In 2019, the International Theological Commission of the Catholic Church released the Declaration “Religious Freedom for the Good of All: Theological Approaches and Contemporary Challenges.” The Declaration studied the theme of religious freedom in the contemporary (more liberal, secular, pluralistic, and relativistic) world and offers an updated Catholic doctrine of this fundamental right developed in the 1965 Declaration Dignitatis Humanae.
This series offers a set of essays written from various perspectives—Catholic, Orthodox, and secular—and with different outcomes—more positive and supportive (Pin, Gas Aixendri, Künkler,and Stein), and more critical (Antonov and Patrick)—concerning both ideas and approaches articulated in the 2019 Declaration and its political implications.
The series starts with Andrea Pin’s take on the role of religion in the public sphere. Pin argues that religion seeks for a place in the public forum to perform its function “to speak unspeakable”—to remind individuals of their biggest existential questions and help them to deal with these questions. According to Pin:
Religious freedom is good for everyone. This is not just because religions can nurture a sense of morality, respect, decency, or honesty. Their deepest meaning does not lie in the civic virtues they foster, although religious traditions have played a crucial role in developing them. Their greatest—their own virtue—lies in their capacity to deal with things that human beings are afraid to handle: speaking the unspeakable.
Monserrat Gas Aixendri discusses the 2019 Declaration’s critique of the liberal doctrine of the neutral state as the one, in some cases, marginalizing believers and preventing them from contributing to public debates. Following Benedict XVI’s conception of positive secularism Gas Aixendri points out that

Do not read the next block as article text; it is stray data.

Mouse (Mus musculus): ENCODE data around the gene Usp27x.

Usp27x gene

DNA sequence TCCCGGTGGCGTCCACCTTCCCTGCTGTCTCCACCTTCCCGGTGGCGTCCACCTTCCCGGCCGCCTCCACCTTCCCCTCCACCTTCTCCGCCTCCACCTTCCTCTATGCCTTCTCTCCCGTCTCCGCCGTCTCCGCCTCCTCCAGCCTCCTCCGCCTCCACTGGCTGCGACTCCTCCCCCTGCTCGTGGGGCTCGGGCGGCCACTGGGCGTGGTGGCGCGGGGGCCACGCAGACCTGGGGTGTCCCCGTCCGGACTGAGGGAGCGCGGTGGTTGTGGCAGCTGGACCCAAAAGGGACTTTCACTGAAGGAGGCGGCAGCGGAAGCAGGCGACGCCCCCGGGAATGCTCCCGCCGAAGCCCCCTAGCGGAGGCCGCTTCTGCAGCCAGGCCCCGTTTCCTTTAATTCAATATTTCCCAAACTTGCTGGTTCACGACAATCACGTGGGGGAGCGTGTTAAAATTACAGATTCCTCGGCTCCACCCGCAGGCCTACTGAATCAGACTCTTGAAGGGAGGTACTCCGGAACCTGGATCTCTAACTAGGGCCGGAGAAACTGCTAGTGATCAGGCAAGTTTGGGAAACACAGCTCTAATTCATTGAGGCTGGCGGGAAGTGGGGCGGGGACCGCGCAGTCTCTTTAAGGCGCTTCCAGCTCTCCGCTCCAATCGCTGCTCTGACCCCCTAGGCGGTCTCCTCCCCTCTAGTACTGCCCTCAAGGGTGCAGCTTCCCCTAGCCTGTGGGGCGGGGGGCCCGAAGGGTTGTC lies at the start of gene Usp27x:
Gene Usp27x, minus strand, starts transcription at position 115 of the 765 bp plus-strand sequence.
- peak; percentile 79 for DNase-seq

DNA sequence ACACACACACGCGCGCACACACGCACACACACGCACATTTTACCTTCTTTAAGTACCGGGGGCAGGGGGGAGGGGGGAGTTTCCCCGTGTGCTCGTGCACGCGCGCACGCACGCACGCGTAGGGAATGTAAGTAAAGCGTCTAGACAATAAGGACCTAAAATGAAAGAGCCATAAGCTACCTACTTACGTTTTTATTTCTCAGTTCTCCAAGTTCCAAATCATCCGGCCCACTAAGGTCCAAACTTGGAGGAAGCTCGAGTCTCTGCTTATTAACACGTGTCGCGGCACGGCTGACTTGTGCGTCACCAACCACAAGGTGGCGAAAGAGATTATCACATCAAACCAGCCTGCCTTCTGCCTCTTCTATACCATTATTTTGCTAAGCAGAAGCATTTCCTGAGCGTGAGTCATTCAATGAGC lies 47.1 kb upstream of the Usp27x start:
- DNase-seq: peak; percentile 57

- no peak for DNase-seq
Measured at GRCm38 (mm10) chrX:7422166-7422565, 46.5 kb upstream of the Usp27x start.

[T]he secular State must actively cooperate and promote a constructive dialogue between the public Powers and religious organizations. It is also necessary to recognize the various groups (without excluding religious ones), the full right of participation in public decisions. To build a more democratic and plural society, it is necessary to create an open space in which all voices can be heard.
Mirjam Künkler and Tine Stein reflect on the 2019 Declaration through the lens of Ernst-Wolfgang Böckenförde, a prominent German constitutionalist, a justice of the German Constitutional Court, and Catholic thinker. Künkler and Stein believe that Böckenförde would reject applying the concept of “soft totalitarianism” to an aggressively secularist regime as the Declaration appears to do (para. 4), but
Overall, with its affirmation of the secular state, of the role of natural law as an individual ethos instead of a basis for state law, its rejection of exclusionary and aggressive forms of secularism, its views of the role of the state as being entrusted with securing the common good and protecting religious liberty, and its embrace of freedom of conscience, Böckenförde would have welcomed the 2019 Declaration and viewed it as largely congruous with his own calls for inner-church reform stretching six decades from 1957 to 2017.
Mikhail Antonov and Jeremy Patrick polemicize with the 2019 Declaration, its premises, and the political philosophy behind it. Antonov parallels the 2019 Declaration with the Russian Orthodox Church’s illiberal teachings on human rights and religious freedom and criticizes the document as an attack against the liberal state and its legal foundations. Antonov claims:
It seems that[in the 2019 Declaration]the Catholic Church in many ways follows in the steps of the [Russian Orthodox Church]in its criticism of liberal principles, and there might be common illiberal tendencies that unite both Churches. The 2016 meeting of the Pope and the Patriarch of the ROC was symbolic in many aspects, including that of their common anti-globalist and illiberal stances.
Finally, Jeremy Patrick challenges one of the main premises of the 2019 Declaration—its critique of the neutral state as an ideology hostile towards religion. Patrick argues that religious neutrality means not hostility, but indifference, which is beneficial to religious freedom. He also reminds that despite occasional violations of religious freedom by liberal states
[I]t is worth remembering that the ideal of state neutrality toward religion did not spring forth yesterday from latte-sipping liberals in a trendy Los Angeles café. The concept that the government should not have a religion, and should not even put a thumb on the scale of which religion (if any) a person chooses, was a pragmatic insight derived from centuries of experience with the alternative.
Posts in the series:
Mirjam Künkler&Tine Stein. Böckenförde, Religious Freedom and the Open Neutrality of the State
Mikhail Antonov. Religious Freedom and Ecclesial Illiberalism
Jeremy Patrick. Neutrality and “Religious Freedom for the Good of All”